Viettel accelerating foreign expansion

12:53 | 07/05/2017
Military-run mobile carrier Viettel is planning to expand its footprint to Nigeria and Indonesia, accessing a total of 450 million people in the two countries, nearly doubling the total population of its existing investment markets.
Viettel accelerating foreign expansion

Two new markets in the cross-hairs

After experiencing various successes in its investment markets around the world, Viettel is welcomed by a large number of markets, especially in Africa, for its investment in telecommunications. Thanks to various favourable conditions for development, Viettel is now eying Nigeria and Indonesia.

Le Dang Dung, deputy general director of Viettel, shared with VIR, “Investments into sizeable markets like Nigeria may have to get the approval of the National Assemly. For such large projects, Viettel may invest directly, instead of having Viettel International Investment Corporation (Viettel Global) do so.”

Previously, Viettel Global submitted the investment plans in Nigeria and Indonesia to its annual general shareholders’ meeting by the end of April 2017 for approval.

As of May 6 this year, according to the US Census Bureau, Indonesia and Nigeria were among the top ten most populous countries of the world. Indonesia ranked the fourth with more than 260 million people (just behind China, India, and the United States), while Nigeria ranked seventh with nearly 190 million people.

According to Viettel’s analysis, Indonesia is the largest economy in Southeast Asia, with a strong growth potential in the long run.

Currently, Indonesian 3G and 4G subscribers only account for 58 per cent of the population, lower than in neighbouring countries in the region (60 per cent in the Philippines and 126 per cent in Thailand), so the potential for Viettel is very large. In fact, Viettel has been interested in the Indonesian market for many years.

Nigeria is a West African nation with a GDP per capita higher than Vietnam and has the largest population on the continent. It is the economic bright spot in Africa, a regional leader in oil production, with up to 90 per cent of its foreign exchange earnings coming from oil. This is a market with high consumption capability, income, level of education, and great demand for 3G and 4G services.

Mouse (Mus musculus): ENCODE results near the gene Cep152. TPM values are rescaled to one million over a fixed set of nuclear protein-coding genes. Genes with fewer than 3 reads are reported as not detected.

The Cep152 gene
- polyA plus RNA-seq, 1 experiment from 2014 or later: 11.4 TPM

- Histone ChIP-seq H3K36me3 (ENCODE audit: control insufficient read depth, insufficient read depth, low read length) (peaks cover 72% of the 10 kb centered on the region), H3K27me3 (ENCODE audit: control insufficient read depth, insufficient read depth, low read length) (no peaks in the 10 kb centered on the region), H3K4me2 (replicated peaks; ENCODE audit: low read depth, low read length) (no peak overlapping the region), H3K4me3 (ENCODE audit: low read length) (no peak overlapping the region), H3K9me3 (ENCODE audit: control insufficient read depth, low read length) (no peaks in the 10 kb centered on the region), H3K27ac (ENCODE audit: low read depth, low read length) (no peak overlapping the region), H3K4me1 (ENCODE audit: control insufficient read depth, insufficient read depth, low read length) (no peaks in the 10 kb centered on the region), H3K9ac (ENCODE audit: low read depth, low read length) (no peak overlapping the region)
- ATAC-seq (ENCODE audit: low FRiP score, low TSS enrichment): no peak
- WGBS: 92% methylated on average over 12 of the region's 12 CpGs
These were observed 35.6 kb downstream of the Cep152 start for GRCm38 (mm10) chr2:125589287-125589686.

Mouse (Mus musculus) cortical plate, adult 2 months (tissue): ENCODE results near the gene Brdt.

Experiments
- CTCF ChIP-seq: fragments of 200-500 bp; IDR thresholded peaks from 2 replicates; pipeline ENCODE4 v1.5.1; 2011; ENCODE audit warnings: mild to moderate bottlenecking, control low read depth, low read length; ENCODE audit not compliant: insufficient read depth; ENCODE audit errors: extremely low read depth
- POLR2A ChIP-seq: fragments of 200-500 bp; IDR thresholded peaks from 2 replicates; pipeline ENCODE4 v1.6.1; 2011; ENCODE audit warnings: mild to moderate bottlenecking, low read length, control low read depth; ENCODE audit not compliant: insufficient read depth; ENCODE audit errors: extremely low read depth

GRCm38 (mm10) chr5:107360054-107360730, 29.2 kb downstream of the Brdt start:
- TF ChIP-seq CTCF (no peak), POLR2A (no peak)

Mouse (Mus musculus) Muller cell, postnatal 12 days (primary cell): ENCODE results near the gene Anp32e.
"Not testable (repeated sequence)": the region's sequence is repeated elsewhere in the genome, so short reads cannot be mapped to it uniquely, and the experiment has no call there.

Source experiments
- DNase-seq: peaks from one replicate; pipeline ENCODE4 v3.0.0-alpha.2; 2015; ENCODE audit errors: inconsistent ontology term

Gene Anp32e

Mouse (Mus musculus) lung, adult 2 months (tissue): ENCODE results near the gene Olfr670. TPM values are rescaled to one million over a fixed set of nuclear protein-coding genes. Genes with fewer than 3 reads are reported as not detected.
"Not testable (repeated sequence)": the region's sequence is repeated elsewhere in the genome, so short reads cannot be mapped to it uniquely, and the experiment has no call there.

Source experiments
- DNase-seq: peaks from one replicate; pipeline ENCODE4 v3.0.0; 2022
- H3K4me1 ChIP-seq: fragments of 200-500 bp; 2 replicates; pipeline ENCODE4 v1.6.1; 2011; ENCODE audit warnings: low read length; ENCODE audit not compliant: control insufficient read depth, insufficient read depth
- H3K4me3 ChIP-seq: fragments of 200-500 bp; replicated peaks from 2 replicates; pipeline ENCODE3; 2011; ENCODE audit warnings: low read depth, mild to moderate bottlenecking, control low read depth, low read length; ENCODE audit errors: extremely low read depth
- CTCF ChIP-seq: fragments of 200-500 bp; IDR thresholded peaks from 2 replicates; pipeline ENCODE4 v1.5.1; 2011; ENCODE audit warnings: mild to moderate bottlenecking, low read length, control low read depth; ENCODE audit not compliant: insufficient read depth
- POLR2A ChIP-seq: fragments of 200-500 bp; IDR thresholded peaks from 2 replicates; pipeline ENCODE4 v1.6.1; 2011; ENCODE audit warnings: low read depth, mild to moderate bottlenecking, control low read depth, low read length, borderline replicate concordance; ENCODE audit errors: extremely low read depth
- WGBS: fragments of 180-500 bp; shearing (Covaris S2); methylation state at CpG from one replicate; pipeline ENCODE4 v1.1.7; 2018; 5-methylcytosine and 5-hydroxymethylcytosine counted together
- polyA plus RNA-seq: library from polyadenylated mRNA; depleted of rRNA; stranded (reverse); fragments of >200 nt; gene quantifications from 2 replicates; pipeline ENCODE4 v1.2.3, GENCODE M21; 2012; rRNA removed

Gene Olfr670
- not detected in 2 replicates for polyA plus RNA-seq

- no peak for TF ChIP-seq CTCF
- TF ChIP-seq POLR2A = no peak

Meanwhile, Nigeria’s telecommunications network is underdeveloped, with a relatively modest number of 3G subscribers. Therefore, this is an opportunity for Viettel to take advantage of its telecommunications network infrastructure.

As planned, Viettel will penetrate these two markets by bidding for an operation licence and entering joint ventures or striking acquisition deals.

Overcoming currency fluctuation

The year 2016 was a difficult period for Viettel Global, fraught with political and economic instability in some of its markets. Viettel Global’s projects were in the initial stage of investment and showing improvements, but the sudden devaluation of African currencies resulted in a paper loss of VND3 trillion ($142 million) for the company.

The main reason of losses and the decreasing revenue in 2016 were the exchange rate fluctuations. For instance, the currency of Mozambique depreciated 58 per cent against the USD, and that ofBurundi depreciated 28 per cent.

Actually, Viettel’s revenue in its African markets still increased where it traded in the domestic currency. For instance, the company’s revenue increased in Tanzania (1.343 per cent), Cameroon (43 per cent), Burundi (42 per cent), and Mozambique (7 per cent).“The loss of VND3 trillion ($142 million) is recorded on paper and is unrealised, the money still remains unchanged and we do not lose anything here, cash is kept in domestic currency. Therefore, the so-called loss is either exchange rate paper loss or unrealised loss,” Dung said.

In order to cope with unforeseen fluctuation, Viettel’s leaders said that Viettel Global will use domestic currency for the purchase of equipment, new investments, and loans instead of converting funds into USD.

Viettel is investing and doing business in Laos, Cambodia, East Timor, Cameroon, Haiti, Mozambique, Burundi, Peru, Tanzania, and Myanmar (expected to be officially launched in the first quarter of 2018), with a total investment of $2.4 billion. In 2017, the total investment in Myanmar was about $1.3 billion.

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By By Huu Tuan

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